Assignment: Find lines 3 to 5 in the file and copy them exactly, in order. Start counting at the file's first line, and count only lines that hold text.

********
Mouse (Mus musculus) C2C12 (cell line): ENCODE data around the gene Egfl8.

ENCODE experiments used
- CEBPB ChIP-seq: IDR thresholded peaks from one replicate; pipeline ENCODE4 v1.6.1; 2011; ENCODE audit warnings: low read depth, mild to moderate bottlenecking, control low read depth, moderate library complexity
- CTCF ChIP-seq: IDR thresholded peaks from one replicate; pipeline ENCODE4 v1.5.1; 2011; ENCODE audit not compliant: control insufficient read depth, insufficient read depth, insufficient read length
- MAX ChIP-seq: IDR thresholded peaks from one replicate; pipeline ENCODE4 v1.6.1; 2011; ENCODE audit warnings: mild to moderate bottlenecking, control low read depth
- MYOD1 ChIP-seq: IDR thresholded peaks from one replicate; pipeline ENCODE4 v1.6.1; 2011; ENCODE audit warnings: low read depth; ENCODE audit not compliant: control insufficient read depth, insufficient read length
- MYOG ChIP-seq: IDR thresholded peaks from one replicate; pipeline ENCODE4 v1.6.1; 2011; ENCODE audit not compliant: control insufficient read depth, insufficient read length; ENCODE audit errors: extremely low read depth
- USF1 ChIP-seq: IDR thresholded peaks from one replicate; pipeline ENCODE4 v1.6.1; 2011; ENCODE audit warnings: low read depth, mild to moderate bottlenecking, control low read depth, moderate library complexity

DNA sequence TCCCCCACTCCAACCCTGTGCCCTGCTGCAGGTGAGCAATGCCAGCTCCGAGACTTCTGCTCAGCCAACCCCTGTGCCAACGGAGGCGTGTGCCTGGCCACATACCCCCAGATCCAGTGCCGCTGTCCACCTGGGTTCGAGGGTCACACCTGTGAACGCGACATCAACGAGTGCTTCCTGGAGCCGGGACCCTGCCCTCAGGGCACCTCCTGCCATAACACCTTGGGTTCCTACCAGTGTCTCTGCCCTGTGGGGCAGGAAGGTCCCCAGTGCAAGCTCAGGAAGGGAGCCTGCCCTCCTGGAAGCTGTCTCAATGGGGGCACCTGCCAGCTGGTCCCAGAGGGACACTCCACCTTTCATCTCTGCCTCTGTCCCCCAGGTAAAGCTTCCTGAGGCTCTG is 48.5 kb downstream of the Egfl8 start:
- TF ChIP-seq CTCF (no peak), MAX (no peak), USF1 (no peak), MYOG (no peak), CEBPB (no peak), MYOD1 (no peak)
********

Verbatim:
- CEBPB ChIP-seq: IDR thresholded peaks from one replicate; pipeline ENCODE4 v1.6.1; 2011; ENCODE audit warnings: low read depth, mild to moderate bottlenecking, control low read depth, moderate library complexity
- CTCF ChIP-seq: IDR thresholded peaks from one replicate; pipeline ENCODE4 v1.5.1; 2011; ENCODE audit not compliant: control insufficient read depth, insufficient read depth, insufficient read length
- MAX ChIP-seq: IDR thresholded peaks from one replicate; pipeline ENCODE4 v1.6.1; 2011; ENCODE audit warnings: mild to moderate bottlenecking, control low read depth